According to its calculations, the average residential customer in Montana who consumes about 750 kilowatt-hours of electricity per month would see their monthly bill increase by $6.64 if the PSC approves the application.

NorthWestern Energy spokesperson Jo Dee Black said the fuel portion of the equation, the price of natural gas, is evaluated through a different process that’s not reflected in the application before the PSC.

Alan Olson, executive director of the Montana Petroleum Association, said natural gas is plentiful, and that’s part of the reason it’s been so cheap recently. He also said there’s some uncertainty about the country’s energy future that makes natural gas plants like the one NorthWestern is proposing particularly attractive to the oil refineries his group represents.

A natural gas plant will introduce certainty to not just NorthWestern’s portfolio, but to the Pacific Northwest’s energy-thirsty grid more broadly, he said.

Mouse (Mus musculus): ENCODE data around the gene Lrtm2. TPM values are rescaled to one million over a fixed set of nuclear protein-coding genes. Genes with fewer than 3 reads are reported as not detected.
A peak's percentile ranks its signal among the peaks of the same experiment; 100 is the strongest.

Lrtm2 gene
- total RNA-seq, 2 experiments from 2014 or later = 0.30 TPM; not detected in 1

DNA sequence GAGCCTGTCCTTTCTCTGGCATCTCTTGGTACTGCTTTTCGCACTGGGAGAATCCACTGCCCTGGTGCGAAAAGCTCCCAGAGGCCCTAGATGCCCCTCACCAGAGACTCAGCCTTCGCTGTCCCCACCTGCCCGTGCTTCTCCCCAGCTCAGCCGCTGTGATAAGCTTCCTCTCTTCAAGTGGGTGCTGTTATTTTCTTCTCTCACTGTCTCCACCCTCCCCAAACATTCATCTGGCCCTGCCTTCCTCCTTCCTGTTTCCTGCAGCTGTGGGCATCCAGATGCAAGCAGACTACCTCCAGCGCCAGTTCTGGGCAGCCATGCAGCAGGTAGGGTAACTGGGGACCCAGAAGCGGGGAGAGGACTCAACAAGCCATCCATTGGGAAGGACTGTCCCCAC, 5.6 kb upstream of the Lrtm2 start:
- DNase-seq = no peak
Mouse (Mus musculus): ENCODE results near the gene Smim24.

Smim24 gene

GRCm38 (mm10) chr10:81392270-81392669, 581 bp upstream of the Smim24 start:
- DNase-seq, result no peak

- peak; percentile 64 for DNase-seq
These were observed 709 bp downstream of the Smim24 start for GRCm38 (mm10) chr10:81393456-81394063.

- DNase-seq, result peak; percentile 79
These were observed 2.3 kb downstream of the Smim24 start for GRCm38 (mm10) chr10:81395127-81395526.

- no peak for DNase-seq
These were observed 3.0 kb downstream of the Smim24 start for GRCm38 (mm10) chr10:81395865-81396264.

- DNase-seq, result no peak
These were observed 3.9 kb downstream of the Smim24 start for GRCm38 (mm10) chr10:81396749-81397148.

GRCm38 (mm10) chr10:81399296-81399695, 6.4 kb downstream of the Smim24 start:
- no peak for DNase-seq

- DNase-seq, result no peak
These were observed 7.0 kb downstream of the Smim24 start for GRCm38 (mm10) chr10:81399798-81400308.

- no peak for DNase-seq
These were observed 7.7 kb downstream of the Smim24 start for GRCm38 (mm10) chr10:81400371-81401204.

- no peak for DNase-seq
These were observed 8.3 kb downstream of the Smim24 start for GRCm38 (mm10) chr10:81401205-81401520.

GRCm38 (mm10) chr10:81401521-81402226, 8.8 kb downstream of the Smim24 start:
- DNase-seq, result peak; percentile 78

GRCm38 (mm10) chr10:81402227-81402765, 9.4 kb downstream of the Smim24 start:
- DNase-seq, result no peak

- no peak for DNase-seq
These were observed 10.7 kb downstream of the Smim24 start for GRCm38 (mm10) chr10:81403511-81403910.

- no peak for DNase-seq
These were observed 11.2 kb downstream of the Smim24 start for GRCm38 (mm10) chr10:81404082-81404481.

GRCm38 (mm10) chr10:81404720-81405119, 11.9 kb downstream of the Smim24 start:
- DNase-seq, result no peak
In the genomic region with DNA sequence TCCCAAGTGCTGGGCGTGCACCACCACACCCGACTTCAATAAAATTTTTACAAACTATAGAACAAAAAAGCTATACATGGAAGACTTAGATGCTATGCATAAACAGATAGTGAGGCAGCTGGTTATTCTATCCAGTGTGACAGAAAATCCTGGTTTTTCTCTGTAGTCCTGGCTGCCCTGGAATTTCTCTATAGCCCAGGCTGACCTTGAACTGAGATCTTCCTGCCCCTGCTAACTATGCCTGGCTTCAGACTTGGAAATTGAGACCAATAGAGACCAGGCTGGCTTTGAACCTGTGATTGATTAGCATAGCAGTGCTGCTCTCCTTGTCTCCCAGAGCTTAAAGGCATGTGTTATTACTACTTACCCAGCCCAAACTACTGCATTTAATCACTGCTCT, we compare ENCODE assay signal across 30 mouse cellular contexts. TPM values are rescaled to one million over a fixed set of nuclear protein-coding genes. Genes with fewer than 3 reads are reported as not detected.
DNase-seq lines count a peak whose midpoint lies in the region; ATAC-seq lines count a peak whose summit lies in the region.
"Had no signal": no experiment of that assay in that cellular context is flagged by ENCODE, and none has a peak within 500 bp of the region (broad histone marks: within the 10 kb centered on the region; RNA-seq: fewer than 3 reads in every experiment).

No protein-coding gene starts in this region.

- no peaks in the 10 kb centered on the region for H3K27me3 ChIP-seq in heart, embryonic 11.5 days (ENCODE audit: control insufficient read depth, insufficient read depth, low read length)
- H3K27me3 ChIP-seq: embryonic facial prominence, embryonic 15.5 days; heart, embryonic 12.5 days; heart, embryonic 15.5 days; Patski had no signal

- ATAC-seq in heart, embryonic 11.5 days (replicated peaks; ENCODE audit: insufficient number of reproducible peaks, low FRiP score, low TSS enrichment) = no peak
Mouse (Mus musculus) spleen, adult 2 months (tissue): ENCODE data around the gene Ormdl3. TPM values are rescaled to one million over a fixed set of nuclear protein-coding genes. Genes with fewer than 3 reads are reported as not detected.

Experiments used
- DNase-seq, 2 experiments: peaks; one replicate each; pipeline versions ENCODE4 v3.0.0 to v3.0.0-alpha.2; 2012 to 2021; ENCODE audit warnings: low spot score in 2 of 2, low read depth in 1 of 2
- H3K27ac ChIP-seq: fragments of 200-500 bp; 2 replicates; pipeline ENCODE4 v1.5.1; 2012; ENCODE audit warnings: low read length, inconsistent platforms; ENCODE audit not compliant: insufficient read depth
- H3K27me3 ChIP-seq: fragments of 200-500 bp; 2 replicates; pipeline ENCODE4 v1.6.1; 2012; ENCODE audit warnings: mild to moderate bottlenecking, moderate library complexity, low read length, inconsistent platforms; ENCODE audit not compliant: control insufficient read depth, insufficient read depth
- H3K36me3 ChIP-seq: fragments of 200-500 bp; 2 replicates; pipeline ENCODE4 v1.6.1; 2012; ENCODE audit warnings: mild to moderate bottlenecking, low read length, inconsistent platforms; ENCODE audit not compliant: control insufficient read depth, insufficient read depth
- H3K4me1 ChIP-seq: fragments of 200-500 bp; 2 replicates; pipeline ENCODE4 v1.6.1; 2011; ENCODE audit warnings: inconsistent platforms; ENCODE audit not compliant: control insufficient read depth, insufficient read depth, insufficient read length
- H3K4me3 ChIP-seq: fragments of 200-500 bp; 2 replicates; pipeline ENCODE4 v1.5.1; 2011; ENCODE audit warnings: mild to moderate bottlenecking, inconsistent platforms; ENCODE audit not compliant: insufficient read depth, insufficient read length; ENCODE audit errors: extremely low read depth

“The climate agenda, even before President Biden [entered office], is going to create some serious concerns on the ability to generate electricity,” Olson said. “You look at the recent retirement of Colstrip Units 1 and 2. You look at the closure of the Boardman [coal-fired power plant] in Oregon and the upcoming closure of the Centralia Power Plant in Washington state. That’s going to create a lot of unknowns and potential problems because we’re losing that baseload generation. … We’re going to need natural gas generation to firm up the resource as more and more renewable resources come online.”

According to the U.S. Energy Information Association’s 2021 Annual Energy Outlook, natural gas consumption in the U.S. is expected to fall slightly in the near term and then climb steadily for three more decades.